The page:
Everyday my boyfriend diligently sits at his computer and writes and writes. I, in the other room, set to the task to read, usually end up watching Young and the Restless. But eventually I do read and more of it has been from the blogosphere than the texts I assigned myself. So here are some thoughts on those readings:
Thanks to Clancy, I looked at the Jodi Dean essay on theory blogs. But before I did that, I read Jay Rosen’s piece on “The People Formerly Known as the Audience.” In it, the statement is made to mainstream media that we, the people, have more tools with which to respond and have our own say: blogs, podcasts, video, editorials, etc. While I certainly believe mainstream media should listen up, I think his final bullet point “A highly centralized media system had connected people “up” to big social agencies and centers of power but not “across” to each other. Now the horizontal flow, citizen-to-citizen, is as real and consequential as the vertical one” has a long way to go before becoming fully realized. Maybe I am not reading online news sites as much as others and probably haven’t linked to an “A-list” blog in months, but when I think of the citizens I come across in the grocery store, in my classroom, and even those bloggers in New Orleans that provide me with eye witness accounts of the rebuilding and local government mishaps still going on post-Katrina, I don’t think they are writing to connect “across.” The students I have who are on MySpace are promoting themselves. The NOLA locals are venting. Sure there are posts here and there with a call for action, but I see their use of blogging as a way to narrate their lives and at a pace not fueled by the exigency of newroom deadlines, which brings in the Jodi Dean piece.
One of her points is that academic theory blogs [NOTE: Academic Blogging is a category I saw disappear from the BloggerCon schedule which is the conference where I first met Jay Rosen and Dan Gillmor] offer “more thoughtful, human time.” Many of the problems people have with blogs are those blogs written by bloggers who don’t really say anything. Or if they do, it’s the details of their personal lives, and lord knows that’s not what Rosen advocates. Dean is specific when she writes that theory blogs offer substance where an exchange is “like a slow seminar, focusing on one narrow question that arises on its own, and is addressed over a longer period of time, giving those who engage it opportunity to read and reflect.”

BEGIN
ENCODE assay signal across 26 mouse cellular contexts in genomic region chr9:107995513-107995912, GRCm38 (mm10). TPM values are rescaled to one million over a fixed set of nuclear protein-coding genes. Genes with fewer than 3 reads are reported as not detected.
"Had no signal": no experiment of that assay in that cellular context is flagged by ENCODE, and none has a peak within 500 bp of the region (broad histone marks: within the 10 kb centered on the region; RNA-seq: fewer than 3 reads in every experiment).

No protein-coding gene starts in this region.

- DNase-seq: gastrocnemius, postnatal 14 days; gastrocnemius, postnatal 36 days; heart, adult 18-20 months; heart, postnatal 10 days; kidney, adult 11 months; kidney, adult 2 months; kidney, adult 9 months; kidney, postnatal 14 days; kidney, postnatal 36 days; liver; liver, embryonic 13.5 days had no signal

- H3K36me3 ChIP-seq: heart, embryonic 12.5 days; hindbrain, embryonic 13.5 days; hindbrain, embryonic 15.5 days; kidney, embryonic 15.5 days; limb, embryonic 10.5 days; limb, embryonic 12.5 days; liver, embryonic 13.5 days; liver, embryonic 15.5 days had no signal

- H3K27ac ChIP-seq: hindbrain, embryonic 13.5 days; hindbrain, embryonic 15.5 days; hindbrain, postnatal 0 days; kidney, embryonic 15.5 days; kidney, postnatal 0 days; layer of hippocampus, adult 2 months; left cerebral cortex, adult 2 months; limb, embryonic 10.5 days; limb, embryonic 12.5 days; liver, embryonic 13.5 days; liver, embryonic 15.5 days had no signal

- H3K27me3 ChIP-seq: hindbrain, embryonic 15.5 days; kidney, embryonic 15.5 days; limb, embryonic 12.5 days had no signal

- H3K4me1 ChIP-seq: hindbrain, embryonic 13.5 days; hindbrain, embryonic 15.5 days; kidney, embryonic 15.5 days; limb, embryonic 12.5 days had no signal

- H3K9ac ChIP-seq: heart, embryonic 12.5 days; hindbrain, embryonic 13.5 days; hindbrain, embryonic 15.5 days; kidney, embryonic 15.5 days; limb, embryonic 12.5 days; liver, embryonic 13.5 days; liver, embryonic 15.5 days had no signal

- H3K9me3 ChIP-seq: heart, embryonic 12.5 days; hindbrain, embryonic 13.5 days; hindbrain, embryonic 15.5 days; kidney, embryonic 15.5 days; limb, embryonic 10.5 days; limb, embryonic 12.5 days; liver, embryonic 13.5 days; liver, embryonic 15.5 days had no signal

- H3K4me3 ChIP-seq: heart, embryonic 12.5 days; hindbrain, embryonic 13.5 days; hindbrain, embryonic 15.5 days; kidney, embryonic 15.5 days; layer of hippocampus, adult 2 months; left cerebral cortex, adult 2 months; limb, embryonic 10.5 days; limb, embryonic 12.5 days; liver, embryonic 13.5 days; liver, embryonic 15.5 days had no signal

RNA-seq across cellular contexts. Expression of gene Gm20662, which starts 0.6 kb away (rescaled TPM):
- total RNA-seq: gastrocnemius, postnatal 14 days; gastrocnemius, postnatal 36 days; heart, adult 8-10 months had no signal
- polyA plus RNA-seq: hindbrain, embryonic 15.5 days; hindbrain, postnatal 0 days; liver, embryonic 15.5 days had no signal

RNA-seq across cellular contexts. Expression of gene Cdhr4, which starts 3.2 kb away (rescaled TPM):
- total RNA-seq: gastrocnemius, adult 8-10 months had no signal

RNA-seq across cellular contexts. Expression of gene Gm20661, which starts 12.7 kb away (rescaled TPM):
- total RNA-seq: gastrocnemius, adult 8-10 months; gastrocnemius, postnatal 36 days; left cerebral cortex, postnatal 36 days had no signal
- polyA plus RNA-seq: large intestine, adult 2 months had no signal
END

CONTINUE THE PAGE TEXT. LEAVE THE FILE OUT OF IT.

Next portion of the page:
That’s the kind of blogging I want to teach my students to do–not the taking control over old media. That’s not what they are trying to do with their videos or podcasts, so why force their blogs to? Sure, students can do this type of engagement in places other than a blog, but when “made public” I think they become more invested in their statements and opinions and can reach people beyond our classroom walls and university campus. Jill/txt’s students found this out, why can’t mine?
With that said, I’m off to finish planning my first day of the summer session and cross my fingers that the classroom has a computer in it!
EDITED TO INCLUDE…link to the essay “Do Internet Users Have More Social Ties?
A Call for Differentiated Analyses of Internet Use” from the Journal of Computer-Mediated Communication